Education and outreach

The style, format, and information included in Tier 1 communication vehicles may vary depending on the population within each state, but examples produced by CDC or states can be helpful as a guide. In addition, more tools and resources are needed that facilitate the clinical identification of Tier 1 conditions.


Information for patients/consumers:

Information for providers:

Information for state health departments:

Examples from states

Michigan: Michigan created and copyrighted the Cancer Family History Pocket Guide© pdf icon[PDF 147.49 KB]external icon, a hand held tool for providers that assists with risk assessment and referral guidelines for patients with a family history of breast, ovarian, colorectal and endometrial cancer. They have educated health plan administrators through newsletter articles, educational packets and a CME online module. One of the major Michigan health plans, with help from the Department of Community Health (MDCH), surveyed and distributed educational materials to primary care providers via email distribution and a dedicated website. See the Michigan Cancer Consortium website external icon. As an indirect product of this outreach campaign, MDCH partnered with the Cancer Resource Foundation, Inc., to make available more than 50 cancer genetics tests to the underinsured through a co-pay program.

Connecticut: Connecticut utilized board-certified genetic counselors to provide in-service trainings to providers. Their approach of offering and actively promoting in-services to each hospital was successful, with twenty-three (70%) of the 32 facilities invited taking advantage of the opportunity. As part of a 2011-2012 Healthy People 2020 Action Projectexternal icon, the Connecticut Department of Public Health Genomics Office is promoting cancer genomics best practices for HBOC. The purpose is to inform Connecticut health care practitioners about evidence-based recommendations for referral to, and use of, cancer genomic services. Educational outreach entitled “Cancer Genomics Best Practices for Connecticut Healthcare Providers” [PDF 7.80 MB],pdf iconexternal icon consisted of materials including:

  • Hospital-specific tumor registry data on diagnosed cancers suggestive of HBOC and Lynch Syndrome;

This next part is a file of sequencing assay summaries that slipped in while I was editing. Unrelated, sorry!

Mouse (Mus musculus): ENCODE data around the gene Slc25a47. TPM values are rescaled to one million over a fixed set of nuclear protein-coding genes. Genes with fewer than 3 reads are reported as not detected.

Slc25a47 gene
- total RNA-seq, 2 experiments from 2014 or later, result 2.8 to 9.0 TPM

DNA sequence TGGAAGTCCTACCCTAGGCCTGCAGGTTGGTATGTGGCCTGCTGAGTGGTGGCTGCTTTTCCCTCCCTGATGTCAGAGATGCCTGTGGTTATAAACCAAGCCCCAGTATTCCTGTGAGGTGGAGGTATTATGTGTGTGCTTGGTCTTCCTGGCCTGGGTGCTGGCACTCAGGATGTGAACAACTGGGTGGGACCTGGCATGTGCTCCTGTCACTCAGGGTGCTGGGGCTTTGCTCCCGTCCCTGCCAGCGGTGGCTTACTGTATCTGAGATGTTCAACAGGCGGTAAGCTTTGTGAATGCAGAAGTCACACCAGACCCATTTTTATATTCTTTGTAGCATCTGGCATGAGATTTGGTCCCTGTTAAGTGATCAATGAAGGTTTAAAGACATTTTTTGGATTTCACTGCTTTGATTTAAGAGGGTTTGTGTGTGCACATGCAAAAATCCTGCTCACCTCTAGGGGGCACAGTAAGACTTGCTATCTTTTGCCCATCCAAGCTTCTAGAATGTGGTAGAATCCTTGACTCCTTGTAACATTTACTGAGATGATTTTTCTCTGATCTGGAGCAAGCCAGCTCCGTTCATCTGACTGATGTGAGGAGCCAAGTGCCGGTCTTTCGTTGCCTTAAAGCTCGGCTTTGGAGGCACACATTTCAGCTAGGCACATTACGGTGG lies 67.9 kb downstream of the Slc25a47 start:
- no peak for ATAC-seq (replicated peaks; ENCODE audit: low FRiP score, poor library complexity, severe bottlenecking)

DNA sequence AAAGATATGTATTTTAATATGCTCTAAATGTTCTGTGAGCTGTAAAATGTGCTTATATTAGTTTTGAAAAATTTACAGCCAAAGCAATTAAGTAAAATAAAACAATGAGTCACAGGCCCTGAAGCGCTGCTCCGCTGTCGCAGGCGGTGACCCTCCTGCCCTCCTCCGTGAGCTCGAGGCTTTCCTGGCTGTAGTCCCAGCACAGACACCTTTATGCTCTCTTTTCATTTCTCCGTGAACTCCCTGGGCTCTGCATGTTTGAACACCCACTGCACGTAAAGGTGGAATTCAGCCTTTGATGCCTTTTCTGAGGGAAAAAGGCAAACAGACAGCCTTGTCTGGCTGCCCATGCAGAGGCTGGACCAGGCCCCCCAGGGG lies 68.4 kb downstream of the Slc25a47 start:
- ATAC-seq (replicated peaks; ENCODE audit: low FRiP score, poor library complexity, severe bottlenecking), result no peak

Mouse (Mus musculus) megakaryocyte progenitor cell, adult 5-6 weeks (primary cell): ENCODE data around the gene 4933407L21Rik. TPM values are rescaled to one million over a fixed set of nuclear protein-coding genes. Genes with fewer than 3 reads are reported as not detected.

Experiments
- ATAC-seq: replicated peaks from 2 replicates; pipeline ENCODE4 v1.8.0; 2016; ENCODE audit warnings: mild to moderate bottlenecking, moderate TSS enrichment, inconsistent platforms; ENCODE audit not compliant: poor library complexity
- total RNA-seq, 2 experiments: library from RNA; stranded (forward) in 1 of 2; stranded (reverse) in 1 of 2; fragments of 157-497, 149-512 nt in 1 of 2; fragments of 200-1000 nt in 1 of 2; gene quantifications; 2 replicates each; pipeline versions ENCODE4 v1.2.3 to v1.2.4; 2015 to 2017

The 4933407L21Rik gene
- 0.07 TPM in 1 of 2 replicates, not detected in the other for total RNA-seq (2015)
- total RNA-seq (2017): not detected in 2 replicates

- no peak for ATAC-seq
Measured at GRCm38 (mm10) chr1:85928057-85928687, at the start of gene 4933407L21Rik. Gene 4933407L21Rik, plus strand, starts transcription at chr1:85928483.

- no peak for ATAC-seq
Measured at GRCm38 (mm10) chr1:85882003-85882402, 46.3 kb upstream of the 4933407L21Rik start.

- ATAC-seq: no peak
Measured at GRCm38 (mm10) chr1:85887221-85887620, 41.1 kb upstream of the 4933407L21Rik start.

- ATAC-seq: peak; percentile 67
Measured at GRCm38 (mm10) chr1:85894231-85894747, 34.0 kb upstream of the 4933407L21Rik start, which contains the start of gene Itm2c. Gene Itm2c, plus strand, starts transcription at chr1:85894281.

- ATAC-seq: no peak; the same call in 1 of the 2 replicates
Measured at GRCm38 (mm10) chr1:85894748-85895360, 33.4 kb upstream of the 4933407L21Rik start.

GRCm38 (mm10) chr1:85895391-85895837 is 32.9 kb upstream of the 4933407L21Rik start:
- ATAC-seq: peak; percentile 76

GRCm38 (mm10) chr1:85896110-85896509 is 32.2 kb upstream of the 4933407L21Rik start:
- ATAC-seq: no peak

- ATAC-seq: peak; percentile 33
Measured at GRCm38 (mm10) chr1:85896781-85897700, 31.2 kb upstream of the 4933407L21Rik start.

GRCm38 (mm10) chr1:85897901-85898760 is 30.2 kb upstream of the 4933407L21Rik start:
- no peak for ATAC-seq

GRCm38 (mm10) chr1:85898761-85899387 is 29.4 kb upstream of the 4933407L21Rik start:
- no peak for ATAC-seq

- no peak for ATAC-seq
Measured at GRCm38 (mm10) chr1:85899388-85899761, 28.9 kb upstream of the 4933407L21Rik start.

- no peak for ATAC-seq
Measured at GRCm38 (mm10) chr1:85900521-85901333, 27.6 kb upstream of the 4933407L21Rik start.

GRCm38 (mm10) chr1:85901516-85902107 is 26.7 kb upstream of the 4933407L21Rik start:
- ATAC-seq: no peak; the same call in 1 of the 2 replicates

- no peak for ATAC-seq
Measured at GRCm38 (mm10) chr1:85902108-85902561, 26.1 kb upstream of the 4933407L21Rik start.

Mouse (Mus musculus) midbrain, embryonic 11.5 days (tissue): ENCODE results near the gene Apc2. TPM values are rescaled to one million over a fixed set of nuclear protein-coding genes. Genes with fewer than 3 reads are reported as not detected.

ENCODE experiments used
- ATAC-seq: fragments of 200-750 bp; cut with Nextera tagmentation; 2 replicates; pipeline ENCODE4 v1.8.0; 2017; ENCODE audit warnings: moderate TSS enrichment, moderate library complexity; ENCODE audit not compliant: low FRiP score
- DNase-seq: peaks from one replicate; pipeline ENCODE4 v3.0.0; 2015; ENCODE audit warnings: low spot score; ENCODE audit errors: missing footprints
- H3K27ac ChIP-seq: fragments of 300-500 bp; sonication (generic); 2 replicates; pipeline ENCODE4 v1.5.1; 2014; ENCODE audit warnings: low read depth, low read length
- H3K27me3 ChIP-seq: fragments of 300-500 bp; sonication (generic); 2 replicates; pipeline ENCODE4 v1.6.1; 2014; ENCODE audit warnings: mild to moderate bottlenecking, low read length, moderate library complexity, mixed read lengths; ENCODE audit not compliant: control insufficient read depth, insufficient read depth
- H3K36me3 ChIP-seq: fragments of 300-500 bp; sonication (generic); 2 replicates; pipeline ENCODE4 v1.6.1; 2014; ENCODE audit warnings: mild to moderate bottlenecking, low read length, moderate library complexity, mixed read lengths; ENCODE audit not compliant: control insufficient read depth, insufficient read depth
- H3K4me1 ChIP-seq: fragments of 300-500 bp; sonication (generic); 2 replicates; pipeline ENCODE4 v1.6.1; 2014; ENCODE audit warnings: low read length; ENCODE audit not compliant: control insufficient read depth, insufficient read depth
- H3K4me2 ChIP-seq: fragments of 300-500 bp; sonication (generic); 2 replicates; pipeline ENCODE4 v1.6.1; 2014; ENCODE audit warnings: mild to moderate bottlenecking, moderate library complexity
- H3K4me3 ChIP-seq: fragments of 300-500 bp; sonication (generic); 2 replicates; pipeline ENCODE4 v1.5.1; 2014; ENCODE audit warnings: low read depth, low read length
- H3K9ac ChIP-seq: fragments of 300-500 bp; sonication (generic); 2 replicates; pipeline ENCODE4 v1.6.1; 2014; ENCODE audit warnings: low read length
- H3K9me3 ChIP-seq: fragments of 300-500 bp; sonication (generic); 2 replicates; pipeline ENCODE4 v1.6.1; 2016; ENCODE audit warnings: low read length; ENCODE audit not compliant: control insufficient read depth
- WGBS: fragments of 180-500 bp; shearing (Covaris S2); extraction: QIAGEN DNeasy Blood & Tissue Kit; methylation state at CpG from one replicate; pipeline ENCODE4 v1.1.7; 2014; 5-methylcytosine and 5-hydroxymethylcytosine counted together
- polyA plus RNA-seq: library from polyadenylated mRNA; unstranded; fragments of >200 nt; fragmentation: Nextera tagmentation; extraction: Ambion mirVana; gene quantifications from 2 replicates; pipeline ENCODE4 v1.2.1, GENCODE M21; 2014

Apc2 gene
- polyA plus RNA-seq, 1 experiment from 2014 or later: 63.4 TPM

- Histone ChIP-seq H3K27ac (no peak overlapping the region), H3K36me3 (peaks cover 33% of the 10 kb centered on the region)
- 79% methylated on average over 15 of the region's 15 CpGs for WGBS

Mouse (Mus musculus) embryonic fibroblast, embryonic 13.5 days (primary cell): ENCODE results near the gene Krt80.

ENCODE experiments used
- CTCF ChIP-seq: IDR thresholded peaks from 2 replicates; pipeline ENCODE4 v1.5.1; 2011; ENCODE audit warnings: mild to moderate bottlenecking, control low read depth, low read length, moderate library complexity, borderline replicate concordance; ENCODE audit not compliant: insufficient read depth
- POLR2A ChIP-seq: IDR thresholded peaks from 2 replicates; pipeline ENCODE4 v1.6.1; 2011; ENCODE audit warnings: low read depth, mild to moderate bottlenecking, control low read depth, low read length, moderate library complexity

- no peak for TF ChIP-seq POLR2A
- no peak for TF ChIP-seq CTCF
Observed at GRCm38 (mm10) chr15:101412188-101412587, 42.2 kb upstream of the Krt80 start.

• Evidence-based recommendations for genetic counseling and testing;
  • A slide-chart clinical decision support tool containing current, evidence-based referral criteria for HBOC;
  • Fact sheets and resources for providers and patients, including “Hereditary Breast and Ovarian Cancer – Information for Patients and their Families”, in English pdf icon[PDF 276.85 KB]external icon.
  • A list of cancer genetic counselors in Connecticut.

New York, Massachusetts, and Connecticut: A partnership of three states developed and disseminated materials about genetic counseling and testing for those concerned about a personal and/or family history of HBOC (poster, webpages, hotline to help folks identify a nearby genetic counselor who could provide genetic counseling on a zero-based sliding-fee scale). Posters were distributed throughout the state and a letter sent to 25,000 providers to inform them about BRCA 1 & 2 genetic counseling and testing.external icon

Mid-Western States Collaborative: Public health and genetics professionals in the states of Illinois, Indiana, Kentucky, Missouri and Ohio worked together to produce a flyer “Genetic Testing for Breast and Ovarian Cancer … It’s Not Just a Simple Blood Test”.

Georgia: Partners including the state of Georgia DPH developed educational materials on HBOC in Englishexternal icon and surveyed health care providers to identify knowledge gaps. Approximately 43% of surveyed providers pdf icon[PDF 126.38 KB]external icon were unaware that HBOC could be inherited through the paternal lineage, and 77% of providers did not recognize ovarian cancer as a risk factor for HBOC. Georgia partners used the Breast Cancer Genetic Referral Screening Tool or B-RST in various clinics around the state.external icon They have developed a standard formatted lecture/presentation to help public health clinics use this tool in their clinics.

Oregon: Oregon set up a regular call and a series of webinars with providers participating in the Oregon Breast and Cervical Cancer Early Detection Program. They educated the Ashkenazi Jewish population by creating a specific toolkit and partnered with non-profits to provide educational outreach through community presentations and social networking.

Los Angeles VA Hospitals: Although not statewide, a CDC funded program focused on Los Angeles VA hospitals’ Women’s Health clinics and produced a cancer genetics toolkit, CME approved lecture series, website, and information sheets [PDF 2.62 MB].pdf iconexternal icon A questionnaire for patients and a cancer family history reminder system for use in Electronic Medical Records was also developed. pdf icon[PDF 110.73 KB]external icon

Page last reviewed: September 19, 2016